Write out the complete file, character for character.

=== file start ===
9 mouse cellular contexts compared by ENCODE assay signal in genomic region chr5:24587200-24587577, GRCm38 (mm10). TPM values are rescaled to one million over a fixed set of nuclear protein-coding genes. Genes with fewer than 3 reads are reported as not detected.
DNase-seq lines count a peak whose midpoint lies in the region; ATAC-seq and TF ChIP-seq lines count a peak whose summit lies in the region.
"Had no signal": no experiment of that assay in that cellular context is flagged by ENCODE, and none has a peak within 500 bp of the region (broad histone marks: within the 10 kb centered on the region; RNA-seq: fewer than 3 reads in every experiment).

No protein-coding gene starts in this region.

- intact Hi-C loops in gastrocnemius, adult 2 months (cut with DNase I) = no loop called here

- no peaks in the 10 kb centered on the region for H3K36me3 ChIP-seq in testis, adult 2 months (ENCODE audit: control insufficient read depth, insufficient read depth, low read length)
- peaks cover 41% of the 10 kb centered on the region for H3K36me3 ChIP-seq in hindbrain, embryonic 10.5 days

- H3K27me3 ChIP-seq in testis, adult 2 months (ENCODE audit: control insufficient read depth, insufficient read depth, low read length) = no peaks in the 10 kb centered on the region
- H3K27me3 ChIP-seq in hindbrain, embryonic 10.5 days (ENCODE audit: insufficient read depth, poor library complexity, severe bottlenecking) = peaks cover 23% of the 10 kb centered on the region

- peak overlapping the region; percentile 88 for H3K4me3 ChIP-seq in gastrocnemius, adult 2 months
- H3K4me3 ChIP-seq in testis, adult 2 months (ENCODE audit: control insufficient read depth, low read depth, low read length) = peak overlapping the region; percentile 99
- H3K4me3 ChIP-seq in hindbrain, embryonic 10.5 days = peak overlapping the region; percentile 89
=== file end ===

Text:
9 mouse cellular contexts compared by ENCODE assay signal in genomic region chr5:24587200-24587577, GRCm38 (mm10). TPM values are rescaled to one million over a fixed set of nuclear protein-coding genes. Genes with fewer than 3 reads are reported as not detected.
DNase-seq lines count a peak whose midpoint lies in the region; ATAC-seq and TF ChIP-seq lines count a peak whose summit lies in the region.
"Had no signal": no experiment of that assay in that cellular context is flagged by ENCODE, and none has a peak within 500 bp of the region (broad histone marks: within the 10 kb centered on the region; RNA-seq: fewer than 3 reads in every experiment).

No protein-coding gene starts in this region.

- intact Hi-C loops in gastrocnemius, adult 2 months (cut with DNase I) = no loop called here

- no peaks in the 10 kb centered on the region for H3K36me3 ChIP-seq in testis, adult 2 months (ENCODE audit: control insufficient read depth, insufficient read depth, low read length)
- peaks cover 41% of the 10 kb centered on the region for H3K36me3 ChIP-seq in hindbrain, embryonic 10.5 days

- H3K27me3 ChIP-seq in testis, adult 2 months (ENCODE audit: control insufficient read depth, insufficient read depth, low read length) = no peaks in the 10 kb centered on the region
- H3K27me3 ChIP-seq in hindbrain, embryonic 10.5 days (ENCODE audit: insufficient read depth, poor library complexity, severe bottlenecking) = peaks cover 23% of the 10 kb centered on the region

- peak overlapping the region; percentile 88 for H3K4me3 ChIP-seq in gastrocnemius, adult 2 months
- H3K4me3 ChIP-seq in testis, adult 2 months (ENCODE audit: control insufficient read depth, low read depth, low read length) = peak overlapping the region; percentile 99
- H3K4me3 ChIP-seq in hindbrain, embryonic 10.5 days = peak overlapping the region; percentile 89